Posts Tagged ‘sinfulness of sex’

Jean Verdon: Le plaisir au Moyen Age

September 30, 2018

51zbteZ-JsL._AC_US218_I’ve read, enjoyed and found enormously informative this author’s book on travelling in the Middle Ages, and couldn’t resist this one, on pleasure. Verdon was immensely informative on the idea of courtly love, which I’d first encountered at A level when studying Chaucer, but what we were given as school students was a basic outline and some key concepts. To have it all clearly exemplified with extracts from a wide range of literature from the time was fascinating, and only partly because I’d always regarded courtly love as such a crazy idea…

Pleasure only makes slaves of those who consider it an end in itself…’ that I found really thought-provoking. In those times, everything was overlaid by a strongly religious outlook – not just sexual activity – and yet it’s clear that there were lively debates and disagreements on the subject, with clerics and ascetics taking a much harder line than those who actually lived in and engaged with the real world. Verdon explains the astonishing religious scruples and hair-splitting about the different kinds of sexual activity, and the sinfulness of pleasure: from a twenty-first century perspective, it’s quite mind-boggling. And yet, there seemed to be a general agreement that desire was necessary in nature…

I found myself wondering why what seemed to have changed most radically in religious attitudes towards human sexuality over the centuries was its acceptance of pleasure, whereas the Catholic Church is still wedded to the idea that all sexual acts must be open to procreation, thus creating the problems we are all familiar with, concerning contraception, abortion, homosexual activity, before we even come on to considering clerical celibacy: why is enjoying sex now OK whereas the other baggage is still retained?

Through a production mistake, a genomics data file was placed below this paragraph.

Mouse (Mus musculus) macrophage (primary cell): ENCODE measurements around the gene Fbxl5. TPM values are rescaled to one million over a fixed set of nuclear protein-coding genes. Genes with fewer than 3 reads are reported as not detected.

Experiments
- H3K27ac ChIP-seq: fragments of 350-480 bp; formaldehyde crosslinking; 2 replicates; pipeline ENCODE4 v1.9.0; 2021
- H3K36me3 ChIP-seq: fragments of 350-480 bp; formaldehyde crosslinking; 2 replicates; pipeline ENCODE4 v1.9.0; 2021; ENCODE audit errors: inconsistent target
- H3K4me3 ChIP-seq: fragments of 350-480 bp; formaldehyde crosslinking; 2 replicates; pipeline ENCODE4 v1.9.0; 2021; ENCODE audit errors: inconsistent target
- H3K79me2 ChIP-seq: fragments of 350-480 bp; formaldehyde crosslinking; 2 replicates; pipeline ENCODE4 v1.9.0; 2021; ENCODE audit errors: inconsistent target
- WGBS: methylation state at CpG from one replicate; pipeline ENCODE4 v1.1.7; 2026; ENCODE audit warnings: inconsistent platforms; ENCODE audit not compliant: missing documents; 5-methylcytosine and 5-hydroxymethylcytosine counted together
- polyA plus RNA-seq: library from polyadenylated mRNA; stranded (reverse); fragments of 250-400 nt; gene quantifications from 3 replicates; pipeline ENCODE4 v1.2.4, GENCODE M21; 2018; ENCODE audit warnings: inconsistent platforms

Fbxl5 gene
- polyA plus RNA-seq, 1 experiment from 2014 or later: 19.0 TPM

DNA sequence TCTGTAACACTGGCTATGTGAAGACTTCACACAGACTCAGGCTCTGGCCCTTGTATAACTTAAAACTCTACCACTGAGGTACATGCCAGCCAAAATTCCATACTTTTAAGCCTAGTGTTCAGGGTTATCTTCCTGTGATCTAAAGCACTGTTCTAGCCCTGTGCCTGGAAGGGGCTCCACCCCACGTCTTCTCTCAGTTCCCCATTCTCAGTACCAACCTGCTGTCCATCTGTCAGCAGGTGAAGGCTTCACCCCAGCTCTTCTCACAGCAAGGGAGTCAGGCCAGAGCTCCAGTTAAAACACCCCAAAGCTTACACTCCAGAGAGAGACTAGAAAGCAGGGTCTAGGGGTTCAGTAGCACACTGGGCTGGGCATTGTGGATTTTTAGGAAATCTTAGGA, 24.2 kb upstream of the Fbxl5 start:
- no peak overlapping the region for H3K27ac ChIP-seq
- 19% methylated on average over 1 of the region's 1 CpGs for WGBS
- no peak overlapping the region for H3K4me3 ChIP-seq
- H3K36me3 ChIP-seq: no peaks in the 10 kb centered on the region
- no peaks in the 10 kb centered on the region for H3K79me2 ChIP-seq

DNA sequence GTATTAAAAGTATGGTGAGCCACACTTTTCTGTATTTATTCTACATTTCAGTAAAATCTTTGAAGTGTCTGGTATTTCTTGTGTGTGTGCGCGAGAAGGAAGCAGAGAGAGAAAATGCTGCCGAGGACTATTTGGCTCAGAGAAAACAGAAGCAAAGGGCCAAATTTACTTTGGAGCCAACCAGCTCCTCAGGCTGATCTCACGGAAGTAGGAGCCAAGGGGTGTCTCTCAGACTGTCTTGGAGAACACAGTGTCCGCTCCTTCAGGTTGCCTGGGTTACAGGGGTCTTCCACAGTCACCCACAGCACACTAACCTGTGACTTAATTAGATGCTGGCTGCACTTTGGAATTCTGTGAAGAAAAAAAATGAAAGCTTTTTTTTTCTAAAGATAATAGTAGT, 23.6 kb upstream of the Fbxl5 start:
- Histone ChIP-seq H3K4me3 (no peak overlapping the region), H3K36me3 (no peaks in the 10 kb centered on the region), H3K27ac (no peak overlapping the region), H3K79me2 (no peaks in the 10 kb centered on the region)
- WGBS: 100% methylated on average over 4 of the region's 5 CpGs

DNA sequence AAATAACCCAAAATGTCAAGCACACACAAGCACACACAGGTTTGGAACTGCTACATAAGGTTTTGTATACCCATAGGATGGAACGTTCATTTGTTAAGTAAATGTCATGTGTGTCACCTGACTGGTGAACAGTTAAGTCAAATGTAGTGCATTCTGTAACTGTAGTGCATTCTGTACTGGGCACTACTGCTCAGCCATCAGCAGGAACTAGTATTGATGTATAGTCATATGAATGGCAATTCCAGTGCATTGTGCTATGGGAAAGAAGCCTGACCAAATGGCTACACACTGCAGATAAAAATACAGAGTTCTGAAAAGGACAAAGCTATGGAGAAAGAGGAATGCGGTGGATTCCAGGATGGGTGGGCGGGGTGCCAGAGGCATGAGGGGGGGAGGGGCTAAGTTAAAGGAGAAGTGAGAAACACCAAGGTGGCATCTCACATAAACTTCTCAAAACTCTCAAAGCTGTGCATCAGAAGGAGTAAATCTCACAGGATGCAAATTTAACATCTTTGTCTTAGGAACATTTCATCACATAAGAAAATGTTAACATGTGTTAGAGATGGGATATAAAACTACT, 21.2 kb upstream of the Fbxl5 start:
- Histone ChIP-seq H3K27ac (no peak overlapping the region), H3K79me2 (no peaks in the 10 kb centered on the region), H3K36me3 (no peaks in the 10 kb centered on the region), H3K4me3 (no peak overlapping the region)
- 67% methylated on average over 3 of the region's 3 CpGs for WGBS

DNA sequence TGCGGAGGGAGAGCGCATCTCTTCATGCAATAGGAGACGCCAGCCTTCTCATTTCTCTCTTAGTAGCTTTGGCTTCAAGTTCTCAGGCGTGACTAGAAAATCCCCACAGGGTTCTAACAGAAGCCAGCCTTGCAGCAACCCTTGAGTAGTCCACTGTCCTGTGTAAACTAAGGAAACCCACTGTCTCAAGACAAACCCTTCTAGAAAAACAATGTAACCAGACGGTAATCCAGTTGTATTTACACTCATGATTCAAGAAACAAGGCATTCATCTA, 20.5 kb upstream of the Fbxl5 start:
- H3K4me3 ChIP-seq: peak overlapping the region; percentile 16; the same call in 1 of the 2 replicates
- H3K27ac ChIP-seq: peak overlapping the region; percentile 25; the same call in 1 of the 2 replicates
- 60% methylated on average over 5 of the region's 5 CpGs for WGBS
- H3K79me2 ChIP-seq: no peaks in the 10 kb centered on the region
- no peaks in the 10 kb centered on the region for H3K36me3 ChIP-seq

I found Verdon’s further exploration of the influence of religious attitudes to food, fasting and other forms of asceticism just as mad as attitudes to sex; within the total religious weltanschauung, they make sense perhaps, but at the cost of such an astonishing warping of human life and experience. There was basically an ‘official’ downer on any kind of pleasure, enjoyment or fulfilment, with the clergy wanting to dictate to everyone how they should live. However, as Verdon also makes clear, there was fairly widespread scepticism and ignoring of official dictates.

It was useful to be reminded that the entire mediaeval mindset was shaped by Christianity – or rather, interpretations of Christianity over the centuries – and focused ultimately on the duty to love God and have the eternal rather than the secular in view at all times.. And while this may make little sense to us in these radically different times, I am often unsure that our current materialistic, money-focused and ultimately hedonistic approach is any saner or healthier an approach to life, happiness or contentment.

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